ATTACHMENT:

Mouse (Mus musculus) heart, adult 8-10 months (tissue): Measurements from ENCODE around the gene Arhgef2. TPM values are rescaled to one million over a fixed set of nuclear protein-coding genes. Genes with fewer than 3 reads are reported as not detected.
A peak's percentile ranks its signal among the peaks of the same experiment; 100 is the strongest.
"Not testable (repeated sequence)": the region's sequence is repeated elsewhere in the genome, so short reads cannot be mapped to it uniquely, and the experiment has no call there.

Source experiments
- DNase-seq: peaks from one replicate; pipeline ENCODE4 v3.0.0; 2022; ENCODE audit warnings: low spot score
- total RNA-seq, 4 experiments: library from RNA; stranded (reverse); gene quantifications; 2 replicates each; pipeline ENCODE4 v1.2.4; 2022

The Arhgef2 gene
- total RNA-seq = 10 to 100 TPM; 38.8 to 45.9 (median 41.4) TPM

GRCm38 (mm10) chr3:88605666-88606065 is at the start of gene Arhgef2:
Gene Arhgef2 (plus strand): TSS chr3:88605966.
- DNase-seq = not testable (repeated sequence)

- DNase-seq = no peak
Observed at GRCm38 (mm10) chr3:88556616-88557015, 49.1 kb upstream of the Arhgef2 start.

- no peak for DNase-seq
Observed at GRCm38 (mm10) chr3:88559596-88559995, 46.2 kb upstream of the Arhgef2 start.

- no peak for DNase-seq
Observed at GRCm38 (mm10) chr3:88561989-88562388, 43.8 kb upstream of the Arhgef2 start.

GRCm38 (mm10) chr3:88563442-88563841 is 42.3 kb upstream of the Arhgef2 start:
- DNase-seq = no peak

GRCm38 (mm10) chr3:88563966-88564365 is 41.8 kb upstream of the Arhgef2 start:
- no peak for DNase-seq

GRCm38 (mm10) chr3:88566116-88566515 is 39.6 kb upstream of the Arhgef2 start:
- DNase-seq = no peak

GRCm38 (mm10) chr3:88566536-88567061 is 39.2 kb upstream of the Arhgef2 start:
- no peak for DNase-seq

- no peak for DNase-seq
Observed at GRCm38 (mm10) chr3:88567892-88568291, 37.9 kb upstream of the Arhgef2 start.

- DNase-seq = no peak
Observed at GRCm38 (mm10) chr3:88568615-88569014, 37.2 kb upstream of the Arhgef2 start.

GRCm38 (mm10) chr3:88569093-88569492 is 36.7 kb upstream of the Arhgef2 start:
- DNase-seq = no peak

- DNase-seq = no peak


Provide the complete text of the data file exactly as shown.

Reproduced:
Mouse (Mus musculus) heart, adult 8-10 months (tissue): Measurements from ENCODE around the gene Arhgef2. TPM values are rescaled to one million over a fixed set of nuclear protein-coding genes. Genes with fewer than 3 reads are reported as not detected.
A peak's percentile ranks its signal among the peaks of the same experiment; 100 is the strongest.
"Not testable (repeated sequence)": the region's sequence is repeated elsewhere in the genome, so short reads cannot be mapped to it uniquely, and the experiment has no call there.

Source experiments
- DNase-seq: peaks from one replicate; pipeline ENCODE4 v3.0.0; 2022; ENCODE audit warnings: low spot score
- total RNA-seq, 4 experiments: library from RNA; stranded (reverse); gene quantifications; 2 replicates each; pipeline ENCODE4 v1.2.4; 2022

The Arhgef2 gene
- total RNA-seq = 10 to 100 TPM; 38.8 to 45.9 (median 41.4) TPM

GRCm38 (mm10) chr3:88605666-88606065 is at the start of gene Arhgef2:
Gene Arhgef2 (plus strand): TSS chr3:88605966.
- DNase-seq = not testable (repeated sequence)

- DNase-seq = no peak
Observed at GRCm38 (mm10) chr3:88556616-88557015, 49.1 kb upstream of the Arhgef2 start.

- no peak for DNase-seq
Observed at GRCm38 (mm10) chr3:88559596-88559995, 46.2 kb upstream of the Arhgef2 start.

- no peak for DNase-seq
Observed at GRCm38 (mm10) chr3:88561989-88562388, 43.8 kb upstream of the Arhgef2 start.

GRCm38 (mm10) chr3:88563442-88563841 is 42.3 kb upstream of the Arhgef2 start:
- DNase-seq = no peak

GRCm38 (mm10) chr3:88563966-88564365 is 41.8 kb upstream of the Arhgef2 start:
- no peak for DNase-seq

GRCm38 (mm10) chr3:88566116-88566515 is 39.6 kb upstream of the Arhgef2 start:
- DNase-seq = no peak

GRCm38 (mm10) chr3:88566536-88567061 is 39.2 kb upstream of the Arhgef2 start:
- no peak for DNase-seq

- no peak for DNase-seq
Observed at GRCm38 (mm10) chr3:88567892-88568291, 37.9 kb upstream of the Arhgef2 start.

- DNase-seq = no peak
Observed at GRCm38 (mm10) chr3:88568615-88569014, 37.2 kb upstream of the Arhgef2 start.

GRCm38 (mm10) chr3:88569093-88569492 is 36.7 kb upstream of the Arhgef2 start:
- DNase-seq = no peak

- DNase-seq = no peak